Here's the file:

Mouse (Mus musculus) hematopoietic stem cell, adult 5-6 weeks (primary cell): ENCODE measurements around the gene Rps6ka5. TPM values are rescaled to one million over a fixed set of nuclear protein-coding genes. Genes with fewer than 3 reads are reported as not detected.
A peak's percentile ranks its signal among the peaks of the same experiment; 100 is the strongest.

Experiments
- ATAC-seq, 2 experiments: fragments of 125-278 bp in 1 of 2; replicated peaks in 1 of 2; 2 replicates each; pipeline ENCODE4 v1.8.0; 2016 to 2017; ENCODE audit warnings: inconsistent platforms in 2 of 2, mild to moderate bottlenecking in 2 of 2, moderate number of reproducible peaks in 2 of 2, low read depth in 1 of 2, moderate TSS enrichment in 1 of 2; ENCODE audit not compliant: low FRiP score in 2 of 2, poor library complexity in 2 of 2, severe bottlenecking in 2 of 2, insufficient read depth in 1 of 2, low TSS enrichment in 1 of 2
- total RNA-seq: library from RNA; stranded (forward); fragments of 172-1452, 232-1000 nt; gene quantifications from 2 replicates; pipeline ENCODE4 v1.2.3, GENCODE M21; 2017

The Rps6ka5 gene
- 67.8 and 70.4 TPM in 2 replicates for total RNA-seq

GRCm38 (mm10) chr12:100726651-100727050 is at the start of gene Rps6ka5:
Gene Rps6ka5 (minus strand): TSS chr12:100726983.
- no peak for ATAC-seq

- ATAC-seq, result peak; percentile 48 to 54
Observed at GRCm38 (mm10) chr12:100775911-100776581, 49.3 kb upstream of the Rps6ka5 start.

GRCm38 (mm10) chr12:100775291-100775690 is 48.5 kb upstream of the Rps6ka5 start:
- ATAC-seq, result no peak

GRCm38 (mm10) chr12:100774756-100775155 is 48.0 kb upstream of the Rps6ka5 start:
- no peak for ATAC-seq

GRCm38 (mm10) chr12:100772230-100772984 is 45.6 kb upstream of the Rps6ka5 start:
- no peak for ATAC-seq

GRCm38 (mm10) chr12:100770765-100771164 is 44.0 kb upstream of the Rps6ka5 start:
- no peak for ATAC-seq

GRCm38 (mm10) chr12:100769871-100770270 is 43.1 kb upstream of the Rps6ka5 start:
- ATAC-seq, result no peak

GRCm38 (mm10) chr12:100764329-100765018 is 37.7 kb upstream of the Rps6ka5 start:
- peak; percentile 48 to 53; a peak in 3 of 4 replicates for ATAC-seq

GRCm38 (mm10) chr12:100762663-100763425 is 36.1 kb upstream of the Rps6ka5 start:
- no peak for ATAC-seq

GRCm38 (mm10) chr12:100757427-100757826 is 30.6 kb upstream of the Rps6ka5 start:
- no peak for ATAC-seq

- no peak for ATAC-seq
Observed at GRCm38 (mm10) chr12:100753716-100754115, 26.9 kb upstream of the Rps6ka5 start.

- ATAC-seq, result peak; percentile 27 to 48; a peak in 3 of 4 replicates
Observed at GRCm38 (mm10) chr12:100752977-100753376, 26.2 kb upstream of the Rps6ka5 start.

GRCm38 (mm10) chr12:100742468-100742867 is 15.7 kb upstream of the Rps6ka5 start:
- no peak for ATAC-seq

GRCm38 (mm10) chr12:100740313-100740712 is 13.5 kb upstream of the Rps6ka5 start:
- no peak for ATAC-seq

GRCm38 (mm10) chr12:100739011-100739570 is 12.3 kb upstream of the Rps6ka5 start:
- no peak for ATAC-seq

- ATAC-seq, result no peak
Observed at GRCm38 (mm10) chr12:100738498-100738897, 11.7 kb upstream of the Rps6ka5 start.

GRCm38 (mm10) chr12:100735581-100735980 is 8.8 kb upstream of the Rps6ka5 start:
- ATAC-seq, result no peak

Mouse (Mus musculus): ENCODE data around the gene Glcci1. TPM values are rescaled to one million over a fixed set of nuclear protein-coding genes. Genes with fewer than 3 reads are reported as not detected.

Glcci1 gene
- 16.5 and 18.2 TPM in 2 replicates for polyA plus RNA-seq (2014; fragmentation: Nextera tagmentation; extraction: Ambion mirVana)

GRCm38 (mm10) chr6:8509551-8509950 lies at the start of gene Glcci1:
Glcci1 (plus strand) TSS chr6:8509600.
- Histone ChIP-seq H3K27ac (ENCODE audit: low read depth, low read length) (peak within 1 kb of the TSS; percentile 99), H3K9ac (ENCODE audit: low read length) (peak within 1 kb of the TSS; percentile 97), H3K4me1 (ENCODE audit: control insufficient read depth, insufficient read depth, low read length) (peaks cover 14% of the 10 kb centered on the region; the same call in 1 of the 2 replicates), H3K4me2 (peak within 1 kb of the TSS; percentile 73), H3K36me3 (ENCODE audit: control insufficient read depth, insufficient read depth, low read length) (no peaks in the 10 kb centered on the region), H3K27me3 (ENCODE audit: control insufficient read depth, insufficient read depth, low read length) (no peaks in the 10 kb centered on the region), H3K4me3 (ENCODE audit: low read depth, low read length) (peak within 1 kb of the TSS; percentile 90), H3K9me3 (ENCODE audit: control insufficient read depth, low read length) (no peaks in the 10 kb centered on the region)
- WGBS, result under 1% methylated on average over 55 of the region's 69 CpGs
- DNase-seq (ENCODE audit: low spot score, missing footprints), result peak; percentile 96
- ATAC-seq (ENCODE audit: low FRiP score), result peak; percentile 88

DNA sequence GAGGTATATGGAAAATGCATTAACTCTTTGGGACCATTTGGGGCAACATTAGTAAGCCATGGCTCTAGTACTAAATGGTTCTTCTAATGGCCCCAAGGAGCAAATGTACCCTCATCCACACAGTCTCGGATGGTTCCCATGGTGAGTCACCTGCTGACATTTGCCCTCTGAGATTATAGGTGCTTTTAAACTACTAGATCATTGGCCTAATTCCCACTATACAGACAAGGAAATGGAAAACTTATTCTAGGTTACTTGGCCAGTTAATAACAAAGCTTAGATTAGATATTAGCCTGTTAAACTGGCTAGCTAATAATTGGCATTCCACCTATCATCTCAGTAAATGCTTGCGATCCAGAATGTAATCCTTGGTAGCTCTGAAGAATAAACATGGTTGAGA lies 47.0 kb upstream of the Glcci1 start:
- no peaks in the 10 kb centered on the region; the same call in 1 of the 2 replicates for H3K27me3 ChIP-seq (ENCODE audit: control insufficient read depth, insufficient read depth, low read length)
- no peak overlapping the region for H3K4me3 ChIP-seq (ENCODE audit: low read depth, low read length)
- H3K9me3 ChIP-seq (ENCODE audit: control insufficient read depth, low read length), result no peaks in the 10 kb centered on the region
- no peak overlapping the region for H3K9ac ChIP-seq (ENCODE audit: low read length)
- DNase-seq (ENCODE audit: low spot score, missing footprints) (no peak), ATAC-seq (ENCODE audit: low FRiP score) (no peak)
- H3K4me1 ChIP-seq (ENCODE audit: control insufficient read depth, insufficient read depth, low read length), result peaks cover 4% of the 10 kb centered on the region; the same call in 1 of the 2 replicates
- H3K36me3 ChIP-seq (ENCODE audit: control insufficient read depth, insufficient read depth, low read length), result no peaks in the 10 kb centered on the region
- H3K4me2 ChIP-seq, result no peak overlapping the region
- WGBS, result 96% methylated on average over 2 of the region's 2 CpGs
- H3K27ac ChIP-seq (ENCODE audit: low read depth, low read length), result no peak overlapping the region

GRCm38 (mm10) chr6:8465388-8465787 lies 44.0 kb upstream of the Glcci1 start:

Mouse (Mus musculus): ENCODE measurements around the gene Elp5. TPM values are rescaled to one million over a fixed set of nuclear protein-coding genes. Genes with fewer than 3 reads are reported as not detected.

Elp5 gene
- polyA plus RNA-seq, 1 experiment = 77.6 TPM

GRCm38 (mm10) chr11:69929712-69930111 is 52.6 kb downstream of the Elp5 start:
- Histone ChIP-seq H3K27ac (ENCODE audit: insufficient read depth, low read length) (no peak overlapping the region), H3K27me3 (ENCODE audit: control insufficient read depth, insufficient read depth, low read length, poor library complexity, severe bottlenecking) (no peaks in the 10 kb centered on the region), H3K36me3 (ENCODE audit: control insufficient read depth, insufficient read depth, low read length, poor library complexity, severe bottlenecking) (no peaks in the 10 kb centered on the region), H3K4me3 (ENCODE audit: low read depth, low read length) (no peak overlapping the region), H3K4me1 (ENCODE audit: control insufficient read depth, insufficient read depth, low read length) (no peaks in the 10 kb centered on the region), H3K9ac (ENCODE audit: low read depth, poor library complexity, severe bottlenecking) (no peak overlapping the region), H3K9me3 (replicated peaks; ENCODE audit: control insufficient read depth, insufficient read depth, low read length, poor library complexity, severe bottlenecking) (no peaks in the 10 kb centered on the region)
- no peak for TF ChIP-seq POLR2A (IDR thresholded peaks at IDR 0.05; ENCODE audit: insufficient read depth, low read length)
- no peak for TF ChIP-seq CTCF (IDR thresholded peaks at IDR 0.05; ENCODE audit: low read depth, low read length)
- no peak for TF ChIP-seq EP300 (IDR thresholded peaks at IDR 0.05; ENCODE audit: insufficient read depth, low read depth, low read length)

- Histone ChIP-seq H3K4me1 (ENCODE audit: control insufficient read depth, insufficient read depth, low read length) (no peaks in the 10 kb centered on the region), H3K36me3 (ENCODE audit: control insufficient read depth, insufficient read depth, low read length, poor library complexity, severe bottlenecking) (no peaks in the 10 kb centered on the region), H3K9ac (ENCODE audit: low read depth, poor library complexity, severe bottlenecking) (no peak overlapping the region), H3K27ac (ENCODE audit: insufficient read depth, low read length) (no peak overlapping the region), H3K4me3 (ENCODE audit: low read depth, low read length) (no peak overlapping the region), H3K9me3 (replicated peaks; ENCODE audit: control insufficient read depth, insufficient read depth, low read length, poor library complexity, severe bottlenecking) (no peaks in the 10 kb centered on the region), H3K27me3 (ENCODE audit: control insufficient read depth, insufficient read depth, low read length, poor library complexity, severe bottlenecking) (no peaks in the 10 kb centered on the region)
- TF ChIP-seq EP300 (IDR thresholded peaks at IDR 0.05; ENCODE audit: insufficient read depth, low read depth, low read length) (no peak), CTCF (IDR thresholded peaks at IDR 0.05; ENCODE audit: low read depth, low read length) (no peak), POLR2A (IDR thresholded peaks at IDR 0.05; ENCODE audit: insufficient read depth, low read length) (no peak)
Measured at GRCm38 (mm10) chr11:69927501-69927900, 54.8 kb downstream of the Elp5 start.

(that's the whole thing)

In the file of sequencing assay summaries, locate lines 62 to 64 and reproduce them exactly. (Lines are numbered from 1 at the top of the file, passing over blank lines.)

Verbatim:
- H3K27ac ChIP-seq (ENCODE audit: low read depth, low read length), result no peak overlapping the region

GRCm38 (mm10) chr6:8465388-8465787 lies 44.0 kb upstream of the Glcci1 start:

Mouse (Mus musculus): ENCODE measurements around the gene Elp5. TPM values are rescaled to one million over a fixed set of nuclear protein-coding genes. Genes with fewer than 3 reads are reported as not detected.